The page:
The Palo Alto Research Center (PARC) has developed an iPod-sized device for HIV testing that could deeply impact HIV testing in rural, impoverished areas.
The device, which will prototypes of which will cost only $250 to build, can return a result in just 10 minutes. In contrast with the large machines currently used for HIV testing in most hospitals, large flow cytometers that cost “a hundred times more” than the inexpensive prototype, the use of lasers cuts down on cost and size:
The device works by measuring the reflection of a laser beam off a small sample of blood. Depending on the density of T-white blood cells, a key indicator for the presence and progress of HIV, the laser will scatter differently.
PARC is hopeful that if the device comes to market that it will “empower” doctors in poorer, more rural places heavily affected by AIDS. PARC isn’t the only company trying to simplify HIV testing either- a number of other companies are trying to develop and market handheld HIV testing devices:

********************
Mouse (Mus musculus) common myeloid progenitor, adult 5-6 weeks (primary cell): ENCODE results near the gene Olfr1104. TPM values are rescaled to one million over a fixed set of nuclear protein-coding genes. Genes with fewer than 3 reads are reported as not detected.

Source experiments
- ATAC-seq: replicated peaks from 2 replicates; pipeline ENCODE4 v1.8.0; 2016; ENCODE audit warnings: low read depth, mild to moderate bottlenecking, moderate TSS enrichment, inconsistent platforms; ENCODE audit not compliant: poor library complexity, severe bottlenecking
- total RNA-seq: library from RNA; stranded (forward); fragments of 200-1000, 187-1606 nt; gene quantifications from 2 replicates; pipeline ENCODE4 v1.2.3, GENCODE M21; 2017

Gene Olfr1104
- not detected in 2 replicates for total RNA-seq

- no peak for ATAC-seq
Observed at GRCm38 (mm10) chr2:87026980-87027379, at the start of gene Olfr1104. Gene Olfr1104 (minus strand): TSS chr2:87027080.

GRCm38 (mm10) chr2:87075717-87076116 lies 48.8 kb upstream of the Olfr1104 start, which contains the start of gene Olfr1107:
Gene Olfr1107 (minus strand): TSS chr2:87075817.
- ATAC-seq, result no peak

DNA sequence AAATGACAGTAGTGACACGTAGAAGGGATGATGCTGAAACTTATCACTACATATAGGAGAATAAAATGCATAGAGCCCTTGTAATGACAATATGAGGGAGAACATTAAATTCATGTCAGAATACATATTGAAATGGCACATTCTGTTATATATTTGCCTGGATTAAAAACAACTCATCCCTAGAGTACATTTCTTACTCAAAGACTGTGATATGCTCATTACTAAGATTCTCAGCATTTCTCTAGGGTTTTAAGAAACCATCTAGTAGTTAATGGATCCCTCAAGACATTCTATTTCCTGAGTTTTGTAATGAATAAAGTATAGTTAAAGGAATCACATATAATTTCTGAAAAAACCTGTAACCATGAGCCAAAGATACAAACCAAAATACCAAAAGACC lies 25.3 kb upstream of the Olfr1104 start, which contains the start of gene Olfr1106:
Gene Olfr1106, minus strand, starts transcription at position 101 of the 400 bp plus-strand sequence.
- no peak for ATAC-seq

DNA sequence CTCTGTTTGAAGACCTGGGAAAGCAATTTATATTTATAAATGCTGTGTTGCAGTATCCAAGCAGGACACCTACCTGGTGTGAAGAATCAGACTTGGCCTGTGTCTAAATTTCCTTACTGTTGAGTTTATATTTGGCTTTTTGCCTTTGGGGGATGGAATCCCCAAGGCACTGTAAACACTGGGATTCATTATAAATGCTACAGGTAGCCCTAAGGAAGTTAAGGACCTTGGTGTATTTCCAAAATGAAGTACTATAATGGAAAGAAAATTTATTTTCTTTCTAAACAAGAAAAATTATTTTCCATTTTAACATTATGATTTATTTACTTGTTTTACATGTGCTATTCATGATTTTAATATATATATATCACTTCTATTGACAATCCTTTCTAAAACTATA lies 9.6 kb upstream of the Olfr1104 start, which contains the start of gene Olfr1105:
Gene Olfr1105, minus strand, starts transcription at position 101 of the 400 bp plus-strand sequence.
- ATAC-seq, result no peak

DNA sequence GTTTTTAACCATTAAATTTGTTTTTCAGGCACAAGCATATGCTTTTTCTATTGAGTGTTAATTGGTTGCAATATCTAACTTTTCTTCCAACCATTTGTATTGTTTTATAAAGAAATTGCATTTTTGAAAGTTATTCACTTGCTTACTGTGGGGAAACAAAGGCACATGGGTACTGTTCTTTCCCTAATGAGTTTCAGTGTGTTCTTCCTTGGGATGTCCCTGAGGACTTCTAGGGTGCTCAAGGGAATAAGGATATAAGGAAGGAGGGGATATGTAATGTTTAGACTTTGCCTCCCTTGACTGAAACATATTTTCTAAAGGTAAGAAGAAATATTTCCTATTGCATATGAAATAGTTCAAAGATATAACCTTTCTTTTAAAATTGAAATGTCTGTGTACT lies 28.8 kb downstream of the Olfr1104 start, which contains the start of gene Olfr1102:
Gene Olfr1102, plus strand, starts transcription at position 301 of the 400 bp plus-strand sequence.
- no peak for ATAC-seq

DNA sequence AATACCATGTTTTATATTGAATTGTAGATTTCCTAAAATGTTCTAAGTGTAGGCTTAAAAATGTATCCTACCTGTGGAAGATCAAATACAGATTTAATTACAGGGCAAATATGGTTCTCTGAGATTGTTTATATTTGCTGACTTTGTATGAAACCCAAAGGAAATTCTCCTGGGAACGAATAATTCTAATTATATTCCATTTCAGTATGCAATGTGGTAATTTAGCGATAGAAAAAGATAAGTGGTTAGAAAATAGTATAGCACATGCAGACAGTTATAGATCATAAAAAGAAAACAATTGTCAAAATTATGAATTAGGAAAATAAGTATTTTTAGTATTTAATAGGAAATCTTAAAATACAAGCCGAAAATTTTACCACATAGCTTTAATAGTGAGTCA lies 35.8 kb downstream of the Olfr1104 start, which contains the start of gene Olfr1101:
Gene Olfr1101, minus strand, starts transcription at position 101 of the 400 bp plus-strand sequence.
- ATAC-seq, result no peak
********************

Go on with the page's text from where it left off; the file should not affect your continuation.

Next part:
(Peter) Kiesel is competing against a dozen other groups vying to fill the need for cheap, portable CD4 tests. Other technologies have been under development for years, including a half-dozen recent projects funded by the Bill and Melinda Gates Foundation that include disposable CD4 tester kits as easy to use as a home pregnancy test. Kiesler’s laboratory-tested device is a couple of years behind these projects, some of which have been tested in the field in African countries.